Coca-Cola Hungary won PwC’s Most Attractive Employer Award in the FMCG category for the fourth time

PwC Hungary has surveyed the job preferences of young and experienced employees in Hungary for the sixth time. The research shows that the global economic events have increased the importance of financial security, stability, and long-term career prospects for employees. Although base salary remains the most important factor, growing insecurity has changed job preferences: career prospects and overtime pay have overtaken flexible working hours and a predictable work schedule in job seekers’ list of priorities. PwC’s Most Attractive Employer Awards were also announced: Coca-Cola Hungary has won in the FMCG category for the fourth time.

Workplace: a safe spot in an uncertain environment

According to PwC’s survey of nearly 25,000 respondents, in an ever-changing and uncertain geopolitical and economic environment, key employee preferences have changed significantly compared to previous years. Financial security has become more important than work-life balance or meeting social needs. Employees increasingly expect their employers to provide this.

In line with this, items related to well-being have declined compared to the year before. Although the possibility to work from home and human factors such as good relations with colleagues and superiors are still essential, a secure and stable workplace is now more important.

For young workers, physical presence is more important than flexible working hours

Students perceive their work and career as a lesser part of their identity, and the employer-employee relationship as more transactional. Base salary remains the highest preference, followed by overtime pay and career opportunities.

„For younger workers, employers should pay particular attention to developing workplace relationships and employee engagement, failing which the transactional approach can easily be detrimental to retention. The results also show that young workers have much lower expectations of the ratio of home office – this could be due to fatigue induced by online learning in higher education, or that they prefer on-the-job training in person,” – said Márta Reguly, head of PwC’s HR Consulting team.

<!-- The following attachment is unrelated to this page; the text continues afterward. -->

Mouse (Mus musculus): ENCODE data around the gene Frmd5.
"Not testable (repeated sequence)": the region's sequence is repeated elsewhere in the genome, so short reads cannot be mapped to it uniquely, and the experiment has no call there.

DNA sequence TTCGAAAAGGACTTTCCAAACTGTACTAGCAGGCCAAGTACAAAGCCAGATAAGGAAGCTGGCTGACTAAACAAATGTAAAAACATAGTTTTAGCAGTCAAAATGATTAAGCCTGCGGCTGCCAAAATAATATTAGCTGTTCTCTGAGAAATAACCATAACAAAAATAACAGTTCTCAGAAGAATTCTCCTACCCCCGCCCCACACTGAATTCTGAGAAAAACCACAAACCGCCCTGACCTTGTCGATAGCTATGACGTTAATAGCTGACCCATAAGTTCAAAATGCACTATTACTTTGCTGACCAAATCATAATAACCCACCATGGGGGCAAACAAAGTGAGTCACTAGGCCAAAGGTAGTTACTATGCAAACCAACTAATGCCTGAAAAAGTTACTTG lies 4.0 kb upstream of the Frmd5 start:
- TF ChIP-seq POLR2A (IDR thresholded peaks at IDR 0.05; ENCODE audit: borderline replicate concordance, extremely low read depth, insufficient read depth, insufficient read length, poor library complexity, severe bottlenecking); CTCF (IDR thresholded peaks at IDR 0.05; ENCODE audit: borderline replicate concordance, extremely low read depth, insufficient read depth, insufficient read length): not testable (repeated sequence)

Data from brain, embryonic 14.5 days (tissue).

The four-day working week is still a distant dream

This year’s survey also asked employees about new topics such as the introduction of a four-day working week. While the idea itself is very popular and there are ongoing experiments to introduce it in Hungary, the survey shows that it is not a high priority for employees. One reason for this may be that in the current economic climate, it is considered less of a realistic option.

What can employers do?

The survey also showed that environmental factors have a strong stressful effect on employees, which may have lessened their flexibility, openness, and social expectations. According to PwC Hungary, increased attention needs to be paid to supporting employees during this period in order to lay the foundations for the company’s resumed growth in a more favourable economic environment.

Coca-Cola Hungary strives for stability and creating security

Coca-Cola Hungary won PwC’s Most Attractive Employer Award in the FMCG category again this year.


In our fast-changing, challenging and risk-filled world, the role of successful, secure and stable workplaces has become increasingly important. My colleagues and I are working to create a working environment where our colleagues feel comfortable and can do their best. In line with our HR strategy, we are consciously building our corporate image to attract employees who value professional development, a stable workplace and want to work in a supportive environment every day. However, I also believe that one of the keys to success is the way our colleagues spread the good reputation of our company in their everyday lives, among their friends, or express their views about our company, their leaders and their experiences as employees on social media. In this way, our success and pride are shared.

Zsanett Hegedűsné Szendy People&Culture director of Coca-Cola HBC Hungary
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